Anime impressions: Evangelion
How to watch: Neon Genesis Evangelion, End of Evangelion.
By psycho, of psychos, for psychos
Evangelion requires special preparation for full enjoyment.
The most important thing to know is that Evangelion is not about meka action and not about optimistically beating the odds. It’s about emotional turmoil, about an unshielded psyche suffering on contact with the world, conveyed through a unique narrative device of artificially stripping most characters of their social mask, their emotional shield. The story merely provides context, and the meka action theme is just a wrapper to attract viewers. Psychic turmoil and captiring the failings of the human psyche that we usually fail to notice, or hide from ourselves and each other, is what the author is really about.
Almost all important characters are socially maladjusted and display traits of various psychoses. Some appear emotionally healthy, then easily break under pressure. This can feel unrealistic and galling to a viewer with a healthy social circle. I recommend to interpret this as a narrative device. Characters are artificially “unmasked”, stripped of their social interface, the critic, the “super-ego” that dictates social behavior. Instead of showing a character’s psyche and inner turmoil separately from their actions, Evangelion tends to show it through their actions, often unrealistic for a normal, socially adjusted human.
Character development inverts your expectations. Typical expectation is that characters progressively get more skillful, competent, powerful, and emotionally stable. In Evangelion, characters get progressively more psychotic and emotionally decrepit. When they get to know each other, instead of forming bonds of friendship and love, they become more wary and afraid of each other. The show explicitly points out how humans need each other for emotional comfort, but also run the risk of hurting each other due to carelessness and differences, and has no shortage of examples.
Many bizarre and psychotic actions can only be understood by relating them to your own emotional experiences. Figuring them out can be a lot of fun. One can view Evangelion as a psychedelic puzzle book. It captures various failings of the human psyche and asks you to recognize them in your own feelings and experiences. It offers you a chance to empathize with failings we often keep hidden under the social interface, which are broadly on display here.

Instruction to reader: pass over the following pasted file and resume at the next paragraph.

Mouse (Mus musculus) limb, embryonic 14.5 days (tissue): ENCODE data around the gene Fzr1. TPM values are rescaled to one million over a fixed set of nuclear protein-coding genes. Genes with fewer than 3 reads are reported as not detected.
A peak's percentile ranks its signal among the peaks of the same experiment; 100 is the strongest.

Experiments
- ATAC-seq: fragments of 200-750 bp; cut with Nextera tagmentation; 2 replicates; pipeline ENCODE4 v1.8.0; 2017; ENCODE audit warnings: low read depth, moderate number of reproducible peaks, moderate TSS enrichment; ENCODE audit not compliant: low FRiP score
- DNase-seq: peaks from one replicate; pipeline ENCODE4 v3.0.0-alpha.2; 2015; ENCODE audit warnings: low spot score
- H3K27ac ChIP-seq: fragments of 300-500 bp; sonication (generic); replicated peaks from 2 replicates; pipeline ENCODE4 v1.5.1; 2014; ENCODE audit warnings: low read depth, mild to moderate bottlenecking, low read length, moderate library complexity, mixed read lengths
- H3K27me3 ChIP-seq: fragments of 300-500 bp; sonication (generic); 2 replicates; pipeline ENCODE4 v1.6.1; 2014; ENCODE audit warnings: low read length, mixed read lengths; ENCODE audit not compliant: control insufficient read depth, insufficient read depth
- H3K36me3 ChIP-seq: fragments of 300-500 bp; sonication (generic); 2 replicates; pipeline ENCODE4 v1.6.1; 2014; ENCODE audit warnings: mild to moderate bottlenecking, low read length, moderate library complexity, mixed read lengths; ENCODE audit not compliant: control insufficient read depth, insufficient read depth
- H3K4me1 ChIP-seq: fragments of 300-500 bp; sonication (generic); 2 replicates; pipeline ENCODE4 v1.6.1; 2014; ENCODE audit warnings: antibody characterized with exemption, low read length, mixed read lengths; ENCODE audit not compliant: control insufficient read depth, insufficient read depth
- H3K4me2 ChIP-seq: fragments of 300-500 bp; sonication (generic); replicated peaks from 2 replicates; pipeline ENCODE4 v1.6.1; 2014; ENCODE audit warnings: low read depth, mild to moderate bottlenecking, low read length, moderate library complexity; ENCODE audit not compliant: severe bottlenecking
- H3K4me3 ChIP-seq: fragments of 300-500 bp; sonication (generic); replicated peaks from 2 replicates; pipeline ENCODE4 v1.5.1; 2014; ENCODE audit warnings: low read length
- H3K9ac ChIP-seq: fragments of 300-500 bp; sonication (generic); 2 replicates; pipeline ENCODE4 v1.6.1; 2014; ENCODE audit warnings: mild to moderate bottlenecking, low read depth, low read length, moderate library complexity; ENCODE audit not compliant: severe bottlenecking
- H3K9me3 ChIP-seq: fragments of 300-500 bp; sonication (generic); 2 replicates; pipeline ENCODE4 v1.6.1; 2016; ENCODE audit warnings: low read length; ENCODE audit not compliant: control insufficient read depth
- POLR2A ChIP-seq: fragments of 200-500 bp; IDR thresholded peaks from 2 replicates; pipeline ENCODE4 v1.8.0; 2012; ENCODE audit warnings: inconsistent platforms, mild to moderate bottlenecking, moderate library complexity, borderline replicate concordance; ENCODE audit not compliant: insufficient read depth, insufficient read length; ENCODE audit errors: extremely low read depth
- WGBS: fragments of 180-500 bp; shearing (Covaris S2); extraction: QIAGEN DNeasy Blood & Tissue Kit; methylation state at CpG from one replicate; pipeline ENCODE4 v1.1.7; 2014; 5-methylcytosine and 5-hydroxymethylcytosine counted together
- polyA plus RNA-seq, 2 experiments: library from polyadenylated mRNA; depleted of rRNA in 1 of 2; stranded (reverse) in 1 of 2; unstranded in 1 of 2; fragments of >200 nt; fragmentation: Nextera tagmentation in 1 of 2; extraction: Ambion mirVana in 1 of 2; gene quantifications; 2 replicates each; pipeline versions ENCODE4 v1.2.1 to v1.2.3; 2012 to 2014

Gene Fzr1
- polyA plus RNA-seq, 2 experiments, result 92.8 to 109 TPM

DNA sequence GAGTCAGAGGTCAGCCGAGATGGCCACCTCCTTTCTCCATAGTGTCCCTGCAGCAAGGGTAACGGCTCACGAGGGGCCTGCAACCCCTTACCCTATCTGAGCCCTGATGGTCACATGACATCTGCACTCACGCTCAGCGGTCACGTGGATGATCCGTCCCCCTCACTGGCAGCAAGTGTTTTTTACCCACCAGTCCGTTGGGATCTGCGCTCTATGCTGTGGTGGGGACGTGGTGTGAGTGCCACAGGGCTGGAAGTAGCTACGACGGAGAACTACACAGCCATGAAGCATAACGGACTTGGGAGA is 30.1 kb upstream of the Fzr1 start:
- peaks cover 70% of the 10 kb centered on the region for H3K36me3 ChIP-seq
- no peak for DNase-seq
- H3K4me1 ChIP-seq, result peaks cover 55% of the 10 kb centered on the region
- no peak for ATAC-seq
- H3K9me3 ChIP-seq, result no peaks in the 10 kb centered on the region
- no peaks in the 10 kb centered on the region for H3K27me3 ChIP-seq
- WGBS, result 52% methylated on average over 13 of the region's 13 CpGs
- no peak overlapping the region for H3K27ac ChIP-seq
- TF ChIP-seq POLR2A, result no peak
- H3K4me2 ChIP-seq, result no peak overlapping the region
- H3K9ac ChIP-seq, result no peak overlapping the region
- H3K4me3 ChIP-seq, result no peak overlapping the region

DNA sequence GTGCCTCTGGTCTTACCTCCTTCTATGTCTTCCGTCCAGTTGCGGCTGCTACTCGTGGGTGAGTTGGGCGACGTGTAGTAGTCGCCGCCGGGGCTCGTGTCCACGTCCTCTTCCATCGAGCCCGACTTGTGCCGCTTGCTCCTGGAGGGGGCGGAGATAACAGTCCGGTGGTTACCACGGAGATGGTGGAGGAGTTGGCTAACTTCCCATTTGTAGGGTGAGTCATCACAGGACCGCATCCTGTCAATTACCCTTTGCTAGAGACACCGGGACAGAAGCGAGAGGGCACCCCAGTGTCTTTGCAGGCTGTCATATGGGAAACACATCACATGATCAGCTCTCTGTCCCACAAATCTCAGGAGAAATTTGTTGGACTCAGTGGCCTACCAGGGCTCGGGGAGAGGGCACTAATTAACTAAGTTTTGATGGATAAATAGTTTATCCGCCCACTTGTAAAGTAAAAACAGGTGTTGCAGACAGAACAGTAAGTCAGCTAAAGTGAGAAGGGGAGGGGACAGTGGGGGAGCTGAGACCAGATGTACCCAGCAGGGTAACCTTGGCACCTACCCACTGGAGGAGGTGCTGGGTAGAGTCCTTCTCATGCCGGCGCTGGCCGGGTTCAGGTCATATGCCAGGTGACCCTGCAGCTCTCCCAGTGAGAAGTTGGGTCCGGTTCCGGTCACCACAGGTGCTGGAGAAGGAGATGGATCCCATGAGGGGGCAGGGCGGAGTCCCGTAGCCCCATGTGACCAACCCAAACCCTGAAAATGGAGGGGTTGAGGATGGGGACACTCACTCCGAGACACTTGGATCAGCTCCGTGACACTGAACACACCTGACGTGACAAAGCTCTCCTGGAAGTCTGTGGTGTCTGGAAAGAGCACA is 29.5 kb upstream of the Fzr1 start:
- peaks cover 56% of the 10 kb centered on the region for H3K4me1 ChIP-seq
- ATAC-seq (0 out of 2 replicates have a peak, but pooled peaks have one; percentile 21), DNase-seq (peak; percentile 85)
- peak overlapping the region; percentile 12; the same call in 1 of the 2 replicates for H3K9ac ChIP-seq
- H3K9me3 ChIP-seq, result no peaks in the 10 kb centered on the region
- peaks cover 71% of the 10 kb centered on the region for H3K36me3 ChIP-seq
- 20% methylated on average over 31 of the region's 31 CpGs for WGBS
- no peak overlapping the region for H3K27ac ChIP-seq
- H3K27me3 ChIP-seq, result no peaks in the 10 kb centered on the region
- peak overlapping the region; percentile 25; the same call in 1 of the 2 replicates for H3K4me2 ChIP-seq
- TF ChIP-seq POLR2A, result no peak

The main protagonist is the most useless, cowardly wimp. Evangelion inverts the usual expectation of the hero growing stronger to beat the ever-greater odds, as the character only gets more pathetic as the plot goes on. The show even toys with our expectations by pretending that the character gets over his troubles, only to snap him again, several times. Evangelion seems to make a special point of building the most guilt-ridden, unwilling, passive “hero” imaginable and dragging him, often literally, into responsibility over the lives of others, complete with the consequences. I haven’t been able to understand this “point” yet, neither logically nor emotionally.
The original series fails to conclude the plot. The last two episodes leave it mysterious, open to speculation and interpretation, and focus exclusively on inner psyche. This can be enjoyable if the viewer is prepared in advance. Otherwise, it can be frustrating. The actual conclusion is “End of Evangelion”, a “movie” released many years after, that continues directly from the third-last episode and concludes the “real world” action, with a healthy dose of psychic puzzles.
Many important details are only briefly alluded to, and need to be deciphered. The series rewards watching carefully, paying attention to details, thinking back, and thinking ahead. There’s plenty of fun to be had by thinking about the implications of many plot details, events, technologies, and more, that are left unexplored on-screen. The show on the screen is like a compressed archive that can be decompressed in your head into a greater sum total of information, getting the most out of it.